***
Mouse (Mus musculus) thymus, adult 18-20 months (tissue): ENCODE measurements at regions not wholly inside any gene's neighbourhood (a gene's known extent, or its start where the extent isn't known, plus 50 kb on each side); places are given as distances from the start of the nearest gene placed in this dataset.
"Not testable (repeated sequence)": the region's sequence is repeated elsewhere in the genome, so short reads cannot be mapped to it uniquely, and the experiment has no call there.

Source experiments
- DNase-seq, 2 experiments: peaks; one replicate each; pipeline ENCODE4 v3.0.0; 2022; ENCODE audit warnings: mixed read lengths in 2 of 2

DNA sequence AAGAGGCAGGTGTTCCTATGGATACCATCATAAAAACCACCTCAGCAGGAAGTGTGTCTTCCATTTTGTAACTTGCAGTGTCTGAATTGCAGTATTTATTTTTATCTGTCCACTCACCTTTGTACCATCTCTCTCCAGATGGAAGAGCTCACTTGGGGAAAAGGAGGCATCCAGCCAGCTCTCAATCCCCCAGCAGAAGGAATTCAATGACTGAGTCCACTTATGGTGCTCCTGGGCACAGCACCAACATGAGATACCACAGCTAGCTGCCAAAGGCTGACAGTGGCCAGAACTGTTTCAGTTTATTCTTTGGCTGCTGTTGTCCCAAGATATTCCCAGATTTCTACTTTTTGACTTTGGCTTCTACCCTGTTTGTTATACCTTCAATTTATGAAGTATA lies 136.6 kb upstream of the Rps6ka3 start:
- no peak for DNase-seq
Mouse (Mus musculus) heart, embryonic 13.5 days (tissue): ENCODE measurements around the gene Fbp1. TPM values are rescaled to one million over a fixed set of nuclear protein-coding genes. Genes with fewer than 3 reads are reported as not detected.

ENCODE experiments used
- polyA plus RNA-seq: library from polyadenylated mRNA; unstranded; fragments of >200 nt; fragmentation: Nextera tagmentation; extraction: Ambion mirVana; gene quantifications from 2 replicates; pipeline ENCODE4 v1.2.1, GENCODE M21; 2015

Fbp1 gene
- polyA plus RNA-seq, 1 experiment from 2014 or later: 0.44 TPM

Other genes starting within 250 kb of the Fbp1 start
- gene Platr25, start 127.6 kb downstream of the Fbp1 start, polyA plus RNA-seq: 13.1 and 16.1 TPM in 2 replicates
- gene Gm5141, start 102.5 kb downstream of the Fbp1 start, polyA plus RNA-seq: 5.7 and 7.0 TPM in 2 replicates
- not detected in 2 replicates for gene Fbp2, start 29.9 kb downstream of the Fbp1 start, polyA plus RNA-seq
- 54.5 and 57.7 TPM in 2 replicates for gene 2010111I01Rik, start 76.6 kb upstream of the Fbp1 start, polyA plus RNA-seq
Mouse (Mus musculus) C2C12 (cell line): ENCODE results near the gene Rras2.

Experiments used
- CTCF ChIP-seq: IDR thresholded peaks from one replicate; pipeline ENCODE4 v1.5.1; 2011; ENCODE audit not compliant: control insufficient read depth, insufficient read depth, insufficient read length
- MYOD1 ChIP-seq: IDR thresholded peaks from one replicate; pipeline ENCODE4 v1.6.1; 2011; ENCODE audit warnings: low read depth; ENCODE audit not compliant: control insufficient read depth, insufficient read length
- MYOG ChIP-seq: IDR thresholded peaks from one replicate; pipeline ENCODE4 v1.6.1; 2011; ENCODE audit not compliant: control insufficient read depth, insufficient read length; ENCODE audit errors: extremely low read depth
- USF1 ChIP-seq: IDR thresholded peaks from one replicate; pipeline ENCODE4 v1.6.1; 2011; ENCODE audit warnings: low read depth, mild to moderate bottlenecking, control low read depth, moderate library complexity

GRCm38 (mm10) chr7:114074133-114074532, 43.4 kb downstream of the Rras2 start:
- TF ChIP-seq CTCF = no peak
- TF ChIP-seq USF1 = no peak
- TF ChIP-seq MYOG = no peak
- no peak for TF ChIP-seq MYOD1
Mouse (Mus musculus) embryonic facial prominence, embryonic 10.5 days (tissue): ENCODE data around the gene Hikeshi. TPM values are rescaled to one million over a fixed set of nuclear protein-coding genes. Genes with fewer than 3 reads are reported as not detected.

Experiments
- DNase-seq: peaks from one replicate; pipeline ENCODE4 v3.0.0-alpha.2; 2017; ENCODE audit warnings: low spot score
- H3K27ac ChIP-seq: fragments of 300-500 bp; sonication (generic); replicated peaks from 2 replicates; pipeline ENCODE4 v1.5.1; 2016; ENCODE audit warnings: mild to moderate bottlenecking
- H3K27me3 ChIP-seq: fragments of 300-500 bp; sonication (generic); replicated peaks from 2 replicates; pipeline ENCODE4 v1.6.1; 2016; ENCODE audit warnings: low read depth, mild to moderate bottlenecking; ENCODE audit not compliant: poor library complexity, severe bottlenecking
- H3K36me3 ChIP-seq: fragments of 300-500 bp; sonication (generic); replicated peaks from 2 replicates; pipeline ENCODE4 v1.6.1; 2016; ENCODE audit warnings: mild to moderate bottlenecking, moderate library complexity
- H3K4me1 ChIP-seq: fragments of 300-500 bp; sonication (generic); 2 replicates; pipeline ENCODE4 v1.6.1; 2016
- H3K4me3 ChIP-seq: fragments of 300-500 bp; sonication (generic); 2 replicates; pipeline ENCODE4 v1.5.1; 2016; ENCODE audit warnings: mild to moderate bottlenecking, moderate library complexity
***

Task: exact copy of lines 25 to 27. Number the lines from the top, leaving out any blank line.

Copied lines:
- TF ChIP-seq USF1 = no peak
- TF ChIP-seq MYOG = no peak
- no peak for TF ChIP-seq MYOD1